Tiger sharks, otherwise known as “Galeocerdo Curvier,” are considered the second-most dangerous shark in our oceans, after the Great White Sharks. They get their name from the vertical stripes all over their bodies, though the stripes fade as the shark matures. These sharks can age up to 15 years in the wild, and can grow up to 14 feet long and weigh up to 1,400 pounds. The larger animals can grow between 20-25 ft, weighing more than 1,900 pounds. They are commonly found in tropical and sub-tropical water worldwide, such as in the Bahamas at the well known, ‘Tiger Beach.'
*You can see here the major stripe distinctions between the juvenile pup and adult!
Female tiger sharks can give birth to up to 80 pups at a time. As young pups, they are in danger of becoming prey to older tiger sharks and other sharks. For this reason, pups will live in small estuaries and bays while adults inhabit open water and coral reefs.
Tiger sharks are considered the ‘garbage cans of the sea.’ They are known to be excellent scavengers, and have been found to have license plates and other random junk in their stomachs. You may be wondering how they can survive with junk in their stomach, well... they have the incredible ability to turn their stomachs inside out to get rid of garbage. Their sharp serrated jaws are designed for crushing sea turtle shells and clams.
These sharks hunt alone, primarily at night, and they have no known predators. One FIN fact about tiger sharks is that in the movie Jaws, the first shark that the out-of-town fisherman catch is a tiger shark, and when the shark scientist Hooper cuts it open, a license plate falls out. This scene was supposedly based off of well-known shark fisherman Frank Mundus and the 1918 shark attacks in the Jersey Shore.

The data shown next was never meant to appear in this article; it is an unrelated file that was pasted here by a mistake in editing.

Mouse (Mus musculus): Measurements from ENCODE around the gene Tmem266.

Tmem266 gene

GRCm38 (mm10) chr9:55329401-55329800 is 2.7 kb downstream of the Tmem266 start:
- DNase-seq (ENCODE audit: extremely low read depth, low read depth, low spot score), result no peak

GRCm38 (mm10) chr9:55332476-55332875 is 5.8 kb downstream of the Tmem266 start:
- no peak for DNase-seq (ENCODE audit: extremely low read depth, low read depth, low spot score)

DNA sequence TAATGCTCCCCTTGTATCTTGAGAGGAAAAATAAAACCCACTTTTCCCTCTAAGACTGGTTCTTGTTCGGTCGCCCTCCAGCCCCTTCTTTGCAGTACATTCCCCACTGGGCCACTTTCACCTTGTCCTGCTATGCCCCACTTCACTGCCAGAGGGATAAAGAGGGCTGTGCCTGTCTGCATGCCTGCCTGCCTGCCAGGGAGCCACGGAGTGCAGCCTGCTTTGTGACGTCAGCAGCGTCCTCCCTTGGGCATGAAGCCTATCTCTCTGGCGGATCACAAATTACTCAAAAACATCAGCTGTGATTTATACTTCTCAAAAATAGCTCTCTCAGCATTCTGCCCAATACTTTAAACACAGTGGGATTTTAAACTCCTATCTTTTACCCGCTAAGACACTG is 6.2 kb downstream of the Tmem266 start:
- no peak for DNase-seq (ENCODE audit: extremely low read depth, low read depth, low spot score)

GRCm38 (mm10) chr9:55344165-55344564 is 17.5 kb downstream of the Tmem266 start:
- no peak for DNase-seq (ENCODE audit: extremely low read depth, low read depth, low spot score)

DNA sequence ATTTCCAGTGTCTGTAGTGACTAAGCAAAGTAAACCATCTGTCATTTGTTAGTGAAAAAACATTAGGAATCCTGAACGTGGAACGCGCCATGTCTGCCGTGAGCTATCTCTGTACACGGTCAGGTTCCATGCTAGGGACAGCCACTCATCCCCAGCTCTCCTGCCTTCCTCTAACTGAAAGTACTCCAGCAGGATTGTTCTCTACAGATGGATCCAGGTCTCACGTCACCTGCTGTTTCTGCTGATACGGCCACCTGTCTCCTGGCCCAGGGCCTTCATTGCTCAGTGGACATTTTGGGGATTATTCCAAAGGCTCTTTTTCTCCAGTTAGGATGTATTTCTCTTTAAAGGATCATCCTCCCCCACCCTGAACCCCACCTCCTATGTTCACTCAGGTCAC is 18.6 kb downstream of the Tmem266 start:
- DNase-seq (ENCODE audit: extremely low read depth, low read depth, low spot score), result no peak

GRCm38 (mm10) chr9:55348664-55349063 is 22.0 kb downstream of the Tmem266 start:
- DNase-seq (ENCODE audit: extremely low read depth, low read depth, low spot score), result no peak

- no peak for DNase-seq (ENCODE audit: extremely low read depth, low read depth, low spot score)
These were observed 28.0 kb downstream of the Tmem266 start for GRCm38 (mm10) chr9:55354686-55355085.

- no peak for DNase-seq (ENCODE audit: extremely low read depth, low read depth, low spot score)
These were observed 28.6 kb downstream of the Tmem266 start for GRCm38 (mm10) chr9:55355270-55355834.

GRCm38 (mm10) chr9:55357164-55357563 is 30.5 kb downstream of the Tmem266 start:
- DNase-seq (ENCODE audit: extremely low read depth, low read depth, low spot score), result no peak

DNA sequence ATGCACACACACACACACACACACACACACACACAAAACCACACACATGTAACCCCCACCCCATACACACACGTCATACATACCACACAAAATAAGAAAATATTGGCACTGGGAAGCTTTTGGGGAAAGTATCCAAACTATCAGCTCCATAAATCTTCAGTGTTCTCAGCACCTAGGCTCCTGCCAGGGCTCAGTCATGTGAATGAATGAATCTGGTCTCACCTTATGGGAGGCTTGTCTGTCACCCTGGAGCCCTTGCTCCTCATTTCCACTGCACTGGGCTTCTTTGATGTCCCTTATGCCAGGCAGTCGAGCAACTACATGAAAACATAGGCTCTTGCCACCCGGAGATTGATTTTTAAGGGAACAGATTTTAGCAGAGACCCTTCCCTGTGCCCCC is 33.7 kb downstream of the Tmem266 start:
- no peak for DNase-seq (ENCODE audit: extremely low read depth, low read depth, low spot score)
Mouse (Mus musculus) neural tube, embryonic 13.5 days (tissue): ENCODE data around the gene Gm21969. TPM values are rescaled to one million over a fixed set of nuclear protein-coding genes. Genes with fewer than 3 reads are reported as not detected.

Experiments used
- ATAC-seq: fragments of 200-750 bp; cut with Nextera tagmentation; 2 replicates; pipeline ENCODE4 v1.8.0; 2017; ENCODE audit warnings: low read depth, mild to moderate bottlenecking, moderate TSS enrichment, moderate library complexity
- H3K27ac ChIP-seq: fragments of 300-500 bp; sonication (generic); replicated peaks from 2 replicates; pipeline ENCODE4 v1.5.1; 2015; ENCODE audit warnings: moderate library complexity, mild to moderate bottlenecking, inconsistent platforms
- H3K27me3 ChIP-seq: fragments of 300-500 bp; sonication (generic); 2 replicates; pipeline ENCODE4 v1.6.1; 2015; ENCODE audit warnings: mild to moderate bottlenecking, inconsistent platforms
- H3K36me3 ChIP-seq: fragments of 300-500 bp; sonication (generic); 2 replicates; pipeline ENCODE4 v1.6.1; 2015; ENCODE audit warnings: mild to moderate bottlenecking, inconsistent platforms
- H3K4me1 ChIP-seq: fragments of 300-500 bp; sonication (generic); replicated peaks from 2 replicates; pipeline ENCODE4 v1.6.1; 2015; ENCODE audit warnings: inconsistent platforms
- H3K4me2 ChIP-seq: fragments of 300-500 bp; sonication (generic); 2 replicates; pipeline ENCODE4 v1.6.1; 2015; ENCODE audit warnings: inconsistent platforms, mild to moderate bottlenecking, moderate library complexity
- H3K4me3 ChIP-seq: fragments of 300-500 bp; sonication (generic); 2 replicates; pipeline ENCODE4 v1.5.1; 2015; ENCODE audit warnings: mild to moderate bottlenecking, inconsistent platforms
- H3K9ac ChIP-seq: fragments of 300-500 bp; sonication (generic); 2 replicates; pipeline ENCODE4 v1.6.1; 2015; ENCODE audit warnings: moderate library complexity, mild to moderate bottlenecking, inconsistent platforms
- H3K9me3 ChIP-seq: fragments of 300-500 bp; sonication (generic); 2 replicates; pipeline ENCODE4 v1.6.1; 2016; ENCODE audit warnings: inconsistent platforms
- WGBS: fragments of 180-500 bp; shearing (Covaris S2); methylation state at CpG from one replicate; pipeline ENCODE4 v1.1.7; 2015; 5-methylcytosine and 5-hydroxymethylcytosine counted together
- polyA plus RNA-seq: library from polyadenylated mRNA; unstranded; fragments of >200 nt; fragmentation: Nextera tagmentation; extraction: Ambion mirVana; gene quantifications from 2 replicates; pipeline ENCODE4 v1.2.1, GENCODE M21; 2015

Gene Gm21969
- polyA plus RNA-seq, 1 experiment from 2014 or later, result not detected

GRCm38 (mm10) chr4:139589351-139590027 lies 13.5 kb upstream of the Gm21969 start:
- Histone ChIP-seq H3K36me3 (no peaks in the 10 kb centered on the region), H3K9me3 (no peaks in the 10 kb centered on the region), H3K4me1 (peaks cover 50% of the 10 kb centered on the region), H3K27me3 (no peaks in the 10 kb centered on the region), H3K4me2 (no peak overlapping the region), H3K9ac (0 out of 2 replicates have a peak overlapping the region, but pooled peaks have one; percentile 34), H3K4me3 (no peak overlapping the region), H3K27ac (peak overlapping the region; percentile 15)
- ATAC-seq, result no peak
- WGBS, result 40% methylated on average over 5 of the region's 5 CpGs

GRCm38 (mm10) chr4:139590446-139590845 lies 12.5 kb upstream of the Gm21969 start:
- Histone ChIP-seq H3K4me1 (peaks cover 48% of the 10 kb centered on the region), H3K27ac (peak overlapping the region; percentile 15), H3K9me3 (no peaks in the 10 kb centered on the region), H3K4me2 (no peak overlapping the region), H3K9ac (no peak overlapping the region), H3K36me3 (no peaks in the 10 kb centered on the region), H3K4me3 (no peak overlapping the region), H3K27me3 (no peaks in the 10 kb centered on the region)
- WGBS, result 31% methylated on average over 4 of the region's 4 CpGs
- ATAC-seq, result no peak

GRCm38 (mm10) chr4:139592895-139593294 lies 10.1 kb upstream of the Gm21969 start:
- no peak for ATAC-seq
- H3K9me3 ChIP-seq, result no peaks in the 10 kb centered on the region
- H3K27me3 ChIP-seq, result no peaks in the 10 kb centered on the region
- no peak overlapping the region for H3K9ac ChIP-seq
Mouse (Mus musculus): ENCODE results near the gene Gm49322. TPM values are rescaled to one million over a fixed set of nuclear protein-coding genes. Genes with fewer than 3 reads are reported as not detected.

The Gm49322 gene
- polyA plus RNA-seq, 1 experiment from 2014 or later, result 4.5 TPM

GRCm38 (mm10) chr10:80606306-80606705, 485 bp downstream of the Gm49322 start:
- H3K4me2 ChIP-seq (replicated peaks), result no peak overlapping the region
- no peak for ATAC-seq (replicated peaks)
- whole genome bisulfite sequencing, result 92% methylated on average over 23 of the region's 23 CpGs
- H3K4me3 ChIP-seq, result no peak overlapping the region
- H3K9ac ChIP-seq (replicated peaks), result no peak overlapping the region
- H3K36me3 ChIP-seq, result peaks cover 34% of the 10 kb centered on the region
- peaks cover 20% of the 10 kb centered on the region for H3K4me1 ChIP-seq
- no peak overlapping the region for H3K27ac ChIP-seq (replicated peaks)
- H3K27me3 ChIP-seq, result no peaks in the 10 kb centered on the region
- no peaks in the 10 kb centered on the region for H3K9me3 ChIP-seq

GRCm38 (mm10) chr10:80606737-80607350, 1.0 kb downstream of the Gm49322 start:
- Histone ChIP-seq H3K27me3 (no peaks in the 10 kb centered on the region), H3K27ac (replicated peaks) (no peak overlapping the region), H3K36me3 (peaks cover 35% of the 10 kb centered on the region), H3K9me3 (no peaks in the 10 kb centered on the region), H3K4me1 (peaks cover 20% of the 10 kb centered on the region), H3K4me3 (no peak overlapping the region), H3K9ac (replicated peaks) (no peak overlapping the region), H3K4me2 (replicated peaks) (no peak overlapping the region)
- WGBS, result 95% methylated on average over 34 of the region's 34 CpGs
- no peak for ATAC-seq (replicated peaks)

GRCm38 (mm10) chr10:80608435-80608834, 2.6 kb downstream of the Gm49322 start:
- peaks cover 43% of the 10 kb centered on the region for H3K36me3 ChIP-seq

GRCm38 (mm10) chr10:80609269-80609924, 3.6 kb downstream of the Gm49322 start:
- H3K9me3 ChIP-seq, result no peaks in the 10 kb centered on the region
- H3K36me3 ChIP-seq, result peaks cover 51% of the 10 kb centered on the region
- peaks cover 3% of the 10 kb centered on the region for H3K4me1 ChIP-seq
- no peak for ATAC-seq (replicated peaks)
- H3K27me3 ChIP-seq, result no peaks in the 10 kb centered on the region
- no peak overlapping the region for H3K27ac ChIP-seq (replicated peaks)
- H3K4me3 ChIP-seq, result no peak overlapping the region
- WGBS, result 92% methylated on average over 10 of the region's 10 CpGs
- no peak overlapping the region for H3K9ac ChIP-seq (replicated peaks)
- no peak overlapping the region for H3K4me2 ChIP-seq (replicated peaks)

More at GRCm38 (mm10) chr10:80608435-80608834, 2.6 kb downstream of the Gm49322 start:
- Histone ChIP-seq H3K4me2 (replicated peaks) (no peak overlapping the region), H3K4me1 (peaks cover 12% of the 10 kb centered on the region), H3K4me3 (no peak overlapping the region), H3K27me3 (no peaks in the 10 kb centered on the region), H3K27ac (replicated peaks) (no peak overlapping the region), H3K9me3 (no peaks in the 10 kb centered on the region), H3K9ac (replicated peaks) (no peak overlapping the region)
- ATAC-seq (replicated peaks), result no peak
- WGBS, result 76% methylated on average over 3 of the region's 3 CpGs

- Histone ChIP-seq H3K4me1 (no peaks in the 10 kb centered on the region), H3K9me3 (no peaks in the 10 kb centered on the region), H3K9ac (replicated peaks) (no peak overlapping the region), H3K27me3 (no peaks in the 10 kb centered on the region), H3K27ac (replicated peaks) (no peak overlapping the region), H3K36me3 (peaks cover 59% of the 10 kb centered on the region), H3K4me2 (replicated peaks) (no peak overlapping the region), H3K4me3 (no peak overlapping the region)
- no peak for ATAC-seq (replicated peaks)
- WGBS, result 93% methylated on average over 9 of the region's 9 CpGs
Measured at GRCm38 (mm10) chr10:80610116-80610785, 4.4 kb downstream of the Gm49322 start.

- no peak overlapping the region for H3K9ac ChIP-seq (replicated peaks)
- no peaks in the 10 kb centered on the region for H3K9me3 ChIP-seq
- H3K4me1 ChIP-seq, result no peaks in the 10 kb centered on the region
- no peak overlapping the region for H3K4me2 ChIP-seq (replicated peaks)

Tiger Sharks are often victims of excessive shark-finning. Fishermen also remove their flesh to be eaten. Their livers contain very high levels of vitamin A, which can be processed into vitamin oil. It is extremely important to protect this species because they have low-repopulation rates and their population is declining. According to the International Union for Conservation of Nature, they are considered near-threatened at this point.
Throughout my years of watching Shark Week, I have enjoyed watching one specific tiger shark, also named Emma, who lives in the waters at Tiger Beach. She is the most-photographed Tiger Shark on the planet! The 14-ft long female has taken quite a liking to Jim Abernathy, who is a well-known photographer, cinematographer, and author. He has brought countless other nature photographers to meet Emma to show them how important it is to protect not only her species, but other shark species, too. Here is a picture of them swimming together. Remember that while some sharks can become aggressive, they are mostly peaceful animals who are just doing what they've been created to do, in the places they live, where we occasionally visit.
National Geographic, Government of Bermuda (Department of Environment and Natural Resources), OCEANA
1- Andy Casagrande
2- Andre Seale
3- Jeff Yonover
4- Jim Abernathy